Mission mourns and remembers

This article originally appeared in the Friday June 28, 2019 issue of the Progress Times.

The Espericueta family, Missionites and people from across the country mourned the loss of Police Corporal Jose Luis Espericueta this week.

Espericueta, who served the Mission Police Department for 13 years, was killed in the line of duty while chasing an armed suspect on Thursday, June 20, 2019. Affectionately known as “Speedy” to many, Espericueta leaves behind his wife of 21 years, Roberta “Bobbie” De Leon Espericueta and their two children: 19-year-old Brianna and 13-year-old Joaquin.

20190625 EspericuetaEoWVisitation for the public was held this Mon., June 24 and the funeral mass took place Tues. June 25 at Palm Valley Church in Mission. The Police Department parked Espericueta’s vehicle outside the department as a kind of shrine in their fallen brother’s memory. It did not take long for red, white and blue flowers, American flags and balloons to adorn the memorial.

The services were led by Pastor Jerrell Jobe, who said the day was about remembering the life, honor and sacrifice of Corporal Espericueta.

Espericueta’s eulogy was given by Victor De Leon, Bobbie’s brother and Espericueta’s brother-in-law. De Leon said that Bobbie asked him not to be too serious during the eulogy, because that’s how Espericueta would have wanted it.

“As I was preparing these remarks I asked myself, ‘how would Joey like to be remembered?’” De Leon said. “While it’s true he dedicated his life to his career as a police officer, he also enjoyed his side hustle as our resident TV star.”

Espericueta appeared on A&E’s “Live PD” and National Geographic’s “BorderWars.” De Leon went on to speak on Espericueta’s passion for barbequing and the Dallas Cowboys.

“Joey was a man of many, many talents,” De Leon said. “He was the only person I knew that could make wearing Crocs cool, and faithfully wore cargo shorts everywhere he went, no matter the occasion.”

De Leon said when it came to barbecuing, Espericueta would spend the whole day preparing and cooking meat for everyone to enjoy.

“We all knew we were in for a treat when after a full day of tending to the meat, he would sample the first bite and we would hear him proclaim ‘esta pretty good,’” De Leon said. “That was Joey.”

Espericueta was awarded several honors throughout his career in law enforcement, including when he was honored for outstanding achievement for accounting for 668 arrests and 2,008 citations in one year. De Leon said that despite these accolades, Espericueta’s proudest achievement was being a husband and father.

“As some of you already know, aiming high runs in his family,” De Leon said. “His daughter Brianna is transferring to UT Health Science Center to become a nurse practitioner later this year. His son Joaquin will be trying out for football in middle school this year, and is well on his way to becoming a fine young man. And his high school sweetheart, his wife of 21 years and my sister Bobbie recently completed her master’s degree and is just two or three classes shy of getting her principal’s certification.”

“Brianna, Joaquin, your father loved you dearly, and we know you will continue to make him and all of us proud,” De Leon added. “Bobbie, if Joey were here right now, he’d say it’s going to be okay.”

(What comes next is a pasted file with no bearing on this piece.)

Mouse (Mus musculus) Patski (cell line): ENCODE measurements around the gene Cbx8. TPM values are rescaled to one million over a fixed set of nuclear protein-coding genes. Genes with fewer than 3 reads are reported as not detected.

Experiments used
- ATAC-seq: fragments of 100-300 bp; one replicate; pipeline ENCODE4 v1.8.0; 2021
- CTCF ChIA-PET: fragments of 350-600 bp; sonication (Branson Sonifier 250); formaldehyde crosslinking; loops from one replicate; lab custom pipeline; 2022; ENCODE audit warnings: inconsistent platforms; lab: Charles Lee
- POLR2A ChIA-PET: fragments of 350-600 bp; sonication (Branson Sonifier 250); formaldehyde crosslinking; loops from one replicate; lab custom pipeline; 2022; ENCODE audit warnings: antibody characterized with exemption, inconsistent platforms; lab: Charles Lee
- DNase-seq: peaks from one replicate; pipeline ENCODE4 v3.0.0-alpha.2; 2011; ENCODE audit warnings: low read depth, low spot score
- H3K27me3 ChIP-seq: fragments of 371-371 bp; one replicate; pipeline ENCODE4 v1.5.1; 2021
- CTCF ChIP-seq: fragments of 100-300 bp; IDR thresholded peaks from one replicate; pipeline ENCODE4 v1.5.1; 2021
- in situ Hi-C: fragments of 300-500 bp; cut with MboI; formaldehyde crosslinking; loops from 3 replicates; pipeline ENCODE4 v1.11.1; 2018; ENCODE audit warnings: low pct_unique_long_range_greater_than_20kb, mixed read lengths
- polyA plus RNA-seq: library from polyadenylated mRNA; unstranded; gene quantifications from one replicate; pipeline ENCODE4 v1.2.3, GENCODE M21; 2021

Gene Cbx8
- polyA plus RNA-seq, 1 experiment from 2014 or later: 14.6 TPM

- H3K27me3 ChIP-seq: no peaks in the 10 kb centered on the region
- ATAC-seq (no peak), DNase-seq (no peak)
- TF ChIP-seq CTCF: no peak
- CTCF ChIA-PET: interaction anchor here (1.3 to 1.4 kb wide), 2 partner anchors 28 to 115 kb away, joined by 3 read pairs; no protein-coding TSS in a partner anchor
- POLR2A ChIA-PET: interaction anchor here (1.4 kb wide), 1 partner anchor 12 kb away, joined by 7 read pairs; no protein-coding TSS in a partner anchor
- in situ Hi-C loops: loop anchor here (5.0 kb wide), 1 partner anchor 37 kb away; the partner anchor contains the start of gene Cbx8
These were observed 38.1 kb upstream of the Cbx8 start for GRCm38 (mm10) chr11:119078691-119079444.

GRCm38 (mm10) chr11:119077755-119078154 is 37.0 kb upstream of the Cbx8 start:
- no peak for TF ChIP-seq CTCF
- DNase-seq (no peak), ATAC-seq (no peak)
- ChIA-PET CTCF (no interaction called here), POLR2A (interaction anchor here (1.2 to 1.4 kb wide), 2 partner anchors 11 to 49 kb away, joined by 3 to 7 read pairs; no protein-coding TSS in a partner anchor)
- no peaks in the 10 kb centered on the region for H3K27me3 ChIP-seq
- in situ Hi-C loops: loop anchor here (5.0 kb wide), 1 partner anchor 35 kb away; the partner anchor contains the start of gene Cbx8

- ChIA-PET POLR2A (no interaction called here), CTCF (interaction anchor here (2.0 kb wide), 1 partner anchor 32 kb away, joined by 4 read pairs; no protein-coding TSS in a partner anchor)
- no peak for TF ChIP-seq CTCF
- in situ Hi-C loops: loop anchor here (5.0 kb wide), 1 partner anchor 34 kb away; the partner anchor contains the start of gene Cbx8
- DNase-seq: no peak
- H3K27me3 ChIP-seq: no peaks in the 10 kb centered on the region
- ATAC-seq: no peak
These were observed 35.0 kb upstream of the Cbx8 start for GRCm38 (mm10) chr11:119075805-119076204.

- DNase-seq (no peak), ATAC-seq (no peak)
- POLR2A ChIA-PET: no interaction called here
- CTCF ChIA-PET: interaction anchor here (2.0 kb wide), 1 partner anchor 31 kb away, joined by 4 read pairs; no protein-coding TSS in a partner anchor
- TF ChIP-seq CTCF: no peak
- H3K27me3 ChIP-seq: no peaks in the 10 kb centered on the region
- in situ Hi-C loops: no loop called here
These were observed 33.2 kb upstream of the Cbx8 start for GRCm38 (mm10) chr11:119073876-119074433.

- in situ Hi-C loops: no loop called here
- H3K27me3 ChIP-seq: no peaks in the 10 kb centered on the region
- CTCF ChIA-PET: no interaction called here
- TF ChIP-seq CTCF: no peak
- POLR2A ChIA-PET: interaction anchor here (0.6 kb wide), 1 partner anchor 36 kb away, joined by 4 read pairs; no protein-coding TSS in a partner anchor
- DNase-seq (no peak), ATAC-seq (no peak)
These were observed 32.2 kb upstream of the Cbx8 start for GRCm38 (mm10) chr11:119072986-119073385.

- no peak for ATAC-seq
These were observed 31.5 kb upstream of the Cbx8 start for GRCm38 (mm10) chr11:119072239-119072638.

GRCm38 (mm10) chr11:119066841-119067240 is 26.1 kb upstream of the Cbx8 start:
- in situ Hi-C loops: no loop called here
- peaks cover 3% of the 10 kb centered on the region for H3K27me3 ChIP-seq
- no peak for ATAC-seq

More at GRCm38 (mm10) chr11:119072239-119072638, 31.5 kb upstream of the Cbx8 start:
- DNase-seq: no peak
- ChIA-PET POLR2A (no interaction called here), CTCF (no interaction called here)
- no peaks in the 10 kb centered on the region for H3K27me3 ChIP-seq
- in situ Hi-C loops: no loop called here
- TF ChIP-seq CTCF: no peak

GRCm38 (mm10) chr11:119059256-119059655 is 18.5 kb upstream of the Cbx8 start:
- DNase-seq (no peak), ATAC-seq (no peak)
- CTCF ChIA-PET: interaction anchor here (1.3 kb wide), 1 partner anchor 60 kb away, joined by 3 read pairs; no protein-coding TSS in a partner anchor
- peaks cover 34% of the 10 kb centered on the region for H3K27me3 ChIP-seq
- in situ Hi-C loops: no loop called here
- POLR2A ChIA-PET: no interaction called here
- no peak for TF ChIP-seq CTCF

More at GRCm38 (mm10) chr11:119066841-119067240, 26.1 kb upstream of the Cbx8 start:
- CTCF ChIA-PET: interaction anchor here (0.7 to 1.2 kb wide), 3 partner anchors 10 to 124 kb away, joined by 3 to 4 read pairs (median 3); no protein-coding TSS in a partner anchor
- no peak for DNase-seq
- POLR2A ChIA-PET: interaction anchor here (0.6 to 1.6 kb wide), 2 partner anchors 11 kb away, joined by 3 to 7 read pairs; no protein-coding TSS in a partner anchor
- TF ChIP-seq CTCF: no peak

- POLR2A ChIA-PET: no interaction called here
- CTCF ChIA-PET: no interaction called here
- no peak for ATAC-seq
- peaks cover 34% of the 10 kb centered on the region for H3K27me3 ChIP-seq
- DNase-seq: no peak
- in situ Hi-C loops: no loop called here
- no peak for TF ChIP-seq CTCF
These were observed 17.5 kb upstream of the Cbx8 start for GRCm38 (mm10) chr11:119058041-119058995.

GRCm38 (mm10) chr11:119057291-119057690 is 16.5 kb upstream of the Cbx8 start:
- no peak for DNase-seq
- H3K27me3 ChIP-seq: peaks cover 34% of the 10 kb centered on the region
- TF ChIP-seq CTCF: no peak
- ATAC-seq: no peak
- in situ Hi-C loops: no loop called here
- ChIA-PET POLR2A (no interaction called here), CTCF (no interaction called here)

Corporal Hiram Flores, Officer Tomas Garces and Officer Javier Lara from the Mission Police Department (also known as the “Smoking Mafia” when they got together to barbecue) spoke as close friends and colleagues of Espericueta. Lara also noted that Bobbie asked them not to be too serious with their sharing, so he made sure of that.

Lara told a story about when Espericueta passed his test to become corporal and their reaction to the news, joking that they were considered “junior corporals” thanks to Espericueta’s new position.

“We talked to Speedy and we told him ‘bro, congratulations dude. We feel the power already,’” Lara said. “And he goes ‘dude,’ in other terms, ‘this isn’t the mob bro, I’m not getting made. You do not have corporal powers.’ We were like ‘whatever man. Yeah we do.’ I tried to ask him to write somebody up, but he didn’t follow through.”

Lara said that a week before the funeral, Espericueta had texted their group that if something happened to one of them, they all had to be there for the family. He ended their speech by making promises to Joaquin, Brianna and Bobbie to be there for them always.

“Every step of the way, we’re going to be there,” Lara said to the family. “The one thing I need you to remember is that you are loved and cared for. You may have lost Joey the other day, but you gained a whole police department.”

Mission Police Chief Robert Dominguez along with the Mission PD Honor Guard led the police memorial service for Espericueta, folding up a flag in his honor before presenting it to his wife.

“I have always told everyone that I have two children at home and 206 at work,” Dominguez said. “Speedy was a great son, and I will miss him dearly. When God created him, he blended in the right mixture of humility and compassion. These qualities molded him into a true public servant.”

In closing, Pastor Jobe prayed over all the officers in attendance and their families.

“We give thanks for men and women who have dedicated their lives for the betterment of the city in which we live and live around,” Jobe said. “We pray a blessing on their lives and their families.”

Dispatch:’Mission PD to all units, 350 is 10-42.’

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